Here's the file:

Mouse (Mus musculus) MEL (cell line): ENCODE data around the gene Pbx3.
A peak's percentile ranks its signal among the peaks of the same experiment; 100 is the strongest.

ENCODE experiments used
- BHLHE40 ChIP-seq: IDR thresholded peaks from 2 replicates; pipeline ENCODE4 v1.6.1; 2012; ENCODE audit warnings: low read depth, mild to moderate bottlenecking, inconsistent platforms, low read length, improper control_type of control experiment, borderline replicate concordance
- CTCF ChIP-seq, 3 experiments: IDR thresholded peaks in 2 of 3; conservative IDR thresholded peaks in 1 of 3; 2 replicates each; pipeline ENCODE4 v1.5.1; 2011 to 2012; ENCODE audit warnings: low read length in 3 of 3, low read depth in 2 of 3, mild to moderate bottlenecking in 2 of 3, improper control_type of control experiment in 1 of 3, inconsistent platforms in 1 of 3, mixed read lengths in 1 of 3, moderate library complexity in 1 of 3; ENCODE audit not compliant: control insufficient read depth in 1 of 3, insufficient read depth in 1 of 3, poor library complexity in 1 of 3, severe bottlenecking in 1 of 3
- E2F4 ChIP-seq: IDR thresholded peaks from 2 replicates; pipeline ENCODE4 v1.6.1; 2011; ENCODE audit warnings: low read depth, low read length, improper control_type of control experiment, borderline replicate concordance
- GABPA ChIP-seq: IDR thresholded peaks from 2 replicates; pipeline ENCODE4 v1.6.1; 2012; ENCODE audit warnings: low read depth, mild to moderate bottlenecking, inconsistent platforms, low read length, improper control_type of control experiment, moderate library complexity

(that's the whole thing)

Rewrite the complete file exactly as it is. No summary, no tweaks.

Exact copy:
Mouse (Mus musculus) MEL (cell line): ENCODE data around the gene Pbx3.
A peak's percentile ranks its signal among the peaks of the same experiment; 100 is the strongest.

ENCODE experiments used
- BHLHE40 ChIP-seq: IDR thresholded peaks from 2 replicates; pipeline ENCODE4 v1.6.1; 2012; ENCODE audit warnings: low read depth, mild to moderate bottlenecking, inconsistent platforms, low read length, improper control_type of control experiment, borderline replicate concordance
- CTCF ChIP-seq, 3 experiments: IDR thresholded peaks in 2 of 3; conservative IDR thresholded peaks in 1 of 3; 2 replicates each; pipeline ENCODE4 v1.5.1; 2011 to 2012; ENCODE audit warnings: low read length in 3 of 3, low read depth in 2 of 3, mild to moderate bottlenecking in 2 of 3, improper control_type of control experiment in 1 of 3, inconsistent platforms in 1 of 3, mixed read lengths in 1 of 3, moderate library complexity in 1 of 3; ENCODE audit not compliant: control insufficient read depth in 1 of 3, insufficient read depth in 1 of 3, poor library complexity in 1 of 3, severe bottlenecking in 1 of 3
- E2F4 ChIP-seq: IDR thresholded peaks from 2 replicates; pipeline ENCODE4 v1.6.1; 2011; ENCODE audit warnings: low read depth, low read length, improper control_type of control experiment, borderline replicate concordance
- GABPA ChIP-seq: IDR thresholded peaks from 2 replicates; pipeline ENCODE4 v1.6.1; 2012; ENCODE audit warnings: low read depth, mild to moderate bottlenecking, inconsistent platforms, low read length, improper control_type of control experiment, moderate library complexity